If you observe citronella ants or any other ants, you will see that they approach one another very closely, and actually touch when they meet. You might even see them rub their antennae together, or exchange material mouth to mouth. Ants use their antennae to communicate information to one another, to recognize one another (so intruders are kept out of the colony), and to sense their atmosphere in other ways. Many types feed one another regurgitated food.

You can read more about the communication and behavior of ants at Ant Farms.

Winged ants

At this time of year, you might observe some of the ants in your area sporting a set of clear, long wings, as some in this photo have.

Sometimes an ant colony will grow too large, or will need to move. Some ants are raised in the colony which, unlike the workers, are able to reproduce. These include some females, and a lot of males. These winged ants reproduce and the females become new queens in new colonies. Winged ants are often seen late in the summer, as the colony prepares for wintering.  Once the ants get to their new home, the wings drop off.

The Colorado Cooperative Extension Service has an informative article on flying ants that explains more about this phase of a colony's life.

Enchanted Learning has over 300 separate items on ants, including diagrams, life cycle mini-books, and fables that can be used to supplement an ant study. Our ant study led into our mushroom study, which you will see in the next blog entry, so we did not spend as much time on notebooking with our ant study, as we have in the past with bird studies.

The Notebooking Treasury has a beautiful set of Nature Study Notebooking pages which we regularly use for documenting our nature study activities. This set includes generic observation pages, insect pages and diagrams, and pages for documenting the life in and around a log.

Check back soon for our next blog on mushrooms, fungus and the strange case of the "zombie ant".

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Friday, September 23, 2011

September Study 3: Migration

I don't know what the weather's like where you live this week, but it's been unseasonably warm and tropical here in Connecticut, and, right now, it is pouring. Despite the warm turn, we see the flora and fauna around us listening to a different message, as they begin to prepare for cold weather which is soon to come.

September is an excellent opportunity to begin a year-long study of migration.  Here is a suggested outline for the fall portion of a migration study, with ideas on how to follow it up in the spring.


Background Information
The Handbook of Nature Study has an overview of bird migration on pages 35-37; for information on the migration of monarch butterflies, check page 305.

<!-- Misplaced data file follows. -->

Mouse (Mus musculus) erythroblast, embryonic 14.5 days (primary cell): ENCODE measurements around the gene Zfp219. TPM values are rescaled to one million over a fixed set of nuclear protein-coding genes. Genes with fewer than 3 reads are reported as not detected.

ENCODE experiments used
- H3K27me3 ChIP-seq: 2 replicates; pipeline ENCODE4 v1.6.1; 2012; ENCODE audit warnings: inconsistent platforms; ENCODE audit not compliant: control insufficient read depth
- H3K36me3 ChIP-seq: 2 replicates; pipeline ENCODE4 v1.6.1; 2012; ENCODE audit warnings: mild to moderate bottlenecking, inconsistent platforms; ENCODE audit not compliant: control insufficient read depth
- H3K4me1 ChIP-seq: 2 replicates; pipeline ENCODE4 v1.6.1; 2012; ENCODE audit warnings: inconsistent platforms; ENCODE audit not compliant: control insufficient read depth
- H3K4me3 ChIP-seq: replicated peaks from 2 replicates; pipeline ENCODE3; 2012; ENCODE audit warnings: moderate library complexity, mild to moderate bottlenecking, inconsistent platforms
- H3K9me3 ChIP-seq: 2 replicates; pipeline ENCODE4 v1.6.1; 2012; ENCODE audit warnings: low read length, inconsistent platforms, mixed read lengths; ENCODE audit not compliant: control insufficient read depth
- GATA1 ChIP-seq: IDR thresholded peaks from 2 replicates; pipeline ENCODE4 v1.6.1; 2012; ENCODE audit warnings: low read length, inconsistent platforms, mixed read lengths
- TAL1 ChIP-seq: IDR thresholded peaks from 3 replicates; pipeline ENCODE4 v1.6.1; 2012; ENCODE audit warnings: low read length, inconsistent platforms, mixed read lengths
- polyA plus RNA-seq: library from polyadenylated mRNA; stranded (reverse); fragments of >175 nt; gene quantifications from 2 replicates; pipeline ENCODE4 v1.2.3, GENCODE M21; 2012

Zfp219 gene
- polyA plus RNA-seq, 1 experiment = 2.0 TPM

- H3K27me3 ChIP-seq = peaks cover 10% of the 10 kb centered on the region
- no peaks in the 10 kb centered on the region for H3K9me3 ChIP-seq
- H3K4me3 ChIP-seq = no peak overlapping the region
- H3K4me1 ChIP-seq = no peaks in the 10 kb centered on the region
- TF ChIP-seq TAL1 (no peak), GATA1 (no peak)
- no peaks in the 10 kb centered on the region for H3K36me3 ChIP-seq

An excellent research to consult all year is American Robin: Journey North, a collection of pages with photographs of the robin lifecycle, range and migration maps, downloadable recording sheets for classroom use, newsletters and more. Even if you decide to study an animal other than the American Robin, you will get a lot of ideas on how to organize a year-long migration study.

Migration Basics, by the National Parks Service, is an excellent overview of migration, and covers many kinds of animals besides birds and monarchs. There are also many links to activities for home and classroom.

Beginning the Study in September

1. Choose an animal to study.

First, do some research to find out what animals that live near you migrate in the fall. One of the best sources of information is your wildlife field guide. Find a creature that you see regularly in the summer, and look up its range on the range map in the field guide. If your creature has separate winter and summer ranges, it migrates. Some animals migrate incredible distances, while others move just enough to keep up with their food supply.

  • Look up migration online or in a book from the library. What animals migrate where you live? What animals in other parts of the world migrate?
  • Do these animals all migrate for the same reason?

2. Watch for signs of impending movement:

Animals usually change their behavior when migration is imminent. For example, many migrating birds will begin to congregate in large groups. Begin by counting the number of the creature you see in your yard each day. You should see that the number increases, or you will start seeing large groups gathering in parks, school yards, or other open areas. You may notice a large group of birds coming into your yard to eat berries or other foods that you have in the yard.

  • What animals do you see gathering in larger numbers than in the summer?
  • What are they doing when they're in the large group? When do they gather? Do they gather all day, or just in the evening to roost?
  • Are there males, females and young birds? Or are the males and females separate?
  • When did you begin to see them gather?

3. Start noticing the weather:

Scientists don't know all the things that trigger migration instincts in animals. But we do know that changes in the seasons are connected. Vultures will often take flight on a warm, sunny day after a cold spell, because they ride "thermals," columns of warm air that rise from the ground, to get to soaring heights. You will see several all spiraling slowly into the sky in a column -- very cool to see. So start keeping track of the weather. 

  • What's the weather like when they gather? Is it warmer and sunnier than usual, or colder? Did the weather change suddenly?
  • Was the weather cold for a period of days before you noticed the animals gathering?

Collect Data

Create a data table. Count the number of your animal you see each day (your dependent variable), and some other factor that you think has something to do with migration (your independent variable -- ideas include air temperature, sunny/cloudy weather, day length...).

Some sites, like American Robin, include places for "citizen scientists" to submit their data. Also check out Cornell's Laboratory of Ornithology for projects that involve volunteer data collectors who watch bird movements throughout the year.